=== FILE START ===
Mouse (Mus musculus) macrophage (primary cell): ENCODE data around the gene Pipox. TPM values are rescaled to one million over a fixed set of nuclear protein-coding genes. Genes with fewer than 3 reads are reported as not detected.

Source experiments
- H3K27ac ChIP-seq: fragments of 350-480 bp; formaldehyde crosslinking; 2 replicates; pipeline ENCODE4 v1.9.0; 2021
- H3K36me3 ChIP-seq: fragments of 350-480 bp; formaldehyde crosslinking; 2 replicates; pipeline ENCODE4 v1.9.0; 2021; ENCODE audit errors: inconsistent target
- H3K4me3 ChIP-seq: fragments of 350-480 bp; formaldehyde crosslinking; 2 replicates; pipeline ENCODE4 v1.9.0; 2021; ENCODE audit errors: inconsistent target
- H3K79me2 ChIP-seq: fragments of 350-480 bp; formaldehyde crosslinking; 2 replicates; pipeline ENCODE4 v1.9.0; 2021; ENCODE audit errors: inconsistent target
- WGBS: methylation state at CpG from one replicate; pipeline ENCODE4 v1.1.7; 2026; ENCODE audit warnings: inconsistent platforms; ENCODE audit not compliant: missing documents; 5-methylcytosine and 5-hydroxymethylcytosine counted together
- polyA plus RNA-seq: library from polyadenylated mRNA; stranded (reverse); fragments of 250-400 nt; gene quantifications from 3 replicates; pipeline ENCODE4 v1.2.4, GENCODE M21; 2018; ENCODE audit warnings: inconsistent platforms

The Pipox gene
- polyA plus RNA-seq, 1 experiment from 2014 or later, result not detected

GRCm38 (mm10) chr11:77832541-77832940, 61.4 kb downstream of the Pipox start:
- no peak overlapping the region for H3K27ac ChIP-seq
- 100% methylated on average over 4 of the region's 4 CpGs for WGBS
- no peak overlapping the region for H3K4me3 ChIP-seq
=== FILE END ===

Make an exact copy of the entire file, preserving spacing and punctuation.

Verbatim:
Mouse (Mus musculus) macrophage (primary cell): ENCODE data around the gene Pipox. TPM values are rescaled to one million over a fixed set of nuclear protein-coding genes. Genes with fewer than 3 reads are reported as not detected.

Source experiments
- H3K27ac ChIP-seq: fragments of 350-480 bp; formaldehyde crosslinking; 2 replicates; pipeline ENCODE4 v1.9.0; 2021
- H3K36me3 ChIP-seq: fragments of 350-480 bp; formaldehyde crosslinking; 2 replicates; pipeline ENCODE4 v1.9.0; 2021; ENCODE audit errors: inconsistent target
- H3K4me3 ChIP-seq: fragments of 350-480 bp; formaldehyde crosslinking; 2 replicates; pipeline ENCODE4 v1.9.0; 2021; ENCODE audit errors: inconsistent target
- H3K79me2 ChIP-seq: fragments of 350-480 bp; formaldehyde crosslinking; 2 replicates; pipeline ENCODE4 v1.9.0; 2021; ENCODE audit errors: inconsistent target
- WGBS: methylation state at CpG from one replicate; pipeline ENCODE4 v1.1.7; 2026; ENCODE audit warnings: inconsistent platforms; ENCODE audit not compliant: missing documents; 5-methylcytosine and 5-hydroxymethylcytosine counted together
- polyA plus RNA-seq: library from polyadenylated mRNA; stranded (reverse); fragments of 250-400 nt; gene quantifications from 3 replicates; pipeline ENCODE4 v1.2.4, GENCODE M21; 2018; ENCODE audit warnings: inconsistent platforms

The Pipox gene
- polyA plus RNA-seq, 1 experiment from 2014 or later, result not detected

GRCm38 (mm10) chr11:77832541-77832940, 61.4 kb downstream of the Pipox start:
- no peak overlapping the region for H3K27ac ChIP-seq
- 100% methylated on average over 4 of the region's 4 CpGs for WGBS
- no peak overlapping the region for H3K4me3 ChIP-seq